If you’ve been thinking about purchasing the Tesla Model 3, you might want to consider how much winter weather it will see. Many people have wondered about the performance of the Tesla Model 3 in snow and now we have the answers from users around the country.
Tesla Model 3 in Snow
It appears that the Tesla Model 3 struggles in winter weather. While the first Model 3 vehicles started being delivered last year, many of them went to users in California. Of course, this sunny state doesn’t battle with snow like some of the northern states do, so there weren’t many reports about snowy driving.
With that said, users are now taking to the web to express their dissatisfaction of the Tesla Model 3 in snow. Many of them claim that the parts freeze shut when the temperatures dip below 32-degrees Fahrenheit. This isn’t just the windows and door handles we’re talking about, but also the charging ports. Any time the air is cold enough, water vapor freezes and becomes trapped which causes the hinges to seize.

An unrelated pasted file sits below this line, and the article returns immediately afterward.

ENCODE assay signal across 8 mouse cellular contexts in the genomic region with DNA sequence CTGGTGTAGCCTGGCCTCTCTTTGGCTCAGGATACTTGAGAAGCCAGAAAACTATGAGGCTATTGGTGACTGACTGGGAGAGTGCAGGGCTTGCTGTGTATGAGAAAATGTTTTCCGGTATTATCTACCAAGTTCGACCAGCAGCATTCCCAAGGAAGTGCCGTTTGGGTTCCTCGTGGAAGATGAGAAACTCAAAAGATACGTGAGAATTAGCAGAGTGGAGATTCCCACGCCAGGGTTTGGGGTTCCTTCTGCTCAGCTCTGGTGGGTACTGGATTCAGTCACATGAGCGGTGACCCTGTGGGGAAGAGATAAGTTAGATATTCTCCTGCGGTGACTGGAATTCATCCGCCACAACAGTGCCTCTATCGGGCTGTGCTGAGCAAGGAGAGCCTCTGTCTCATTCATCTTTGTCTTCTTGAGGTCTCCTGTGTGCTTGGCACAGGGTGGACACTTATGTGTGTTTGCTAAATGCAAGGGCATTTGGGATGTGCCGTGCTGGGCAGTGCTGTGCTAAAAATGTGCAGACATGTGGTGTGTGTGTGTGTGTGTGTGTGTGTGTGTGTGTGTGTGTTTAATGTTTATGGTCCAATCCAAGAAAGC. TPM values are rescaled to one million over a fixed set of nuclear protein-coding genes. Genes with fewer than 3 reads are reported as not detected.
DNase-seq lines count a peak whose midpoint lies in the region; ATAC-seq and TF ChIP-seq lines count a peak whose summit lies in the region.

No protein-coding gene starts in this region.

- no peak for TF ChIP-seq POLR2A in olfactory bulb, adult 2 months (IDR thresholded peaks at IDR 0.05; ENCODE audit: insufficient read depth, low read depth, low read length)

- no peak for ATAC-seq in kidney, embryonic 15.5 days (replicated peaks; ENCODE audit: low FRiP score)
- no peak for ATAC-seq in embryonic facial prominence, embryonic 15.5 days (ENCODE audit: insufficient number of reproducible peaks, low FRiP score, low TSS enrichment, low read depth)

On a Tesla Model 3, drivers must press the recessed door handles inward to force them out. This doesn’t work well once it becomes frozen and stuck.
Even the editor over at Electrek took his concerns to social media. After leaving his Model 3 in the winter weather (at 19 degrees Fahrenheit), here is what he found.
Tesla Model 3 seems to have some real issues in cold weather. After getting some reports, I walked down to my car and sure enough I had the same problem with today’s cold https://t.co/HVQcNexezr pic.twitter.com/04Y3lApjkP
— Fred Lambert (@FredericLambert) November 14, 2018
Not only are his door handles jammed, but he has to continually hammer on them to make them work. This is after 10 minutes of preheating the car. Even after he got the handles loose, the windows remained frozen and made it impossible to get inside.
Driving a Tesla Model 3 in Snow?
The good news is that YouTube is filled with videos of drivers sharing how well the Tesla Model 3 performs in the snow. So, if you can get inside of it, you should be fine on the road.
Here’s what one user posted:
At this time, we still have to advise against owning one of these in the northern region. Even though Tesla hasn’t responded to the reports, we think it’s best to stick to driving this electric car where it’s warm, unless you don’t have to get anywhere fast.
It may have earned a five-star crash test rating, but this isn’t a winter-weather winner.
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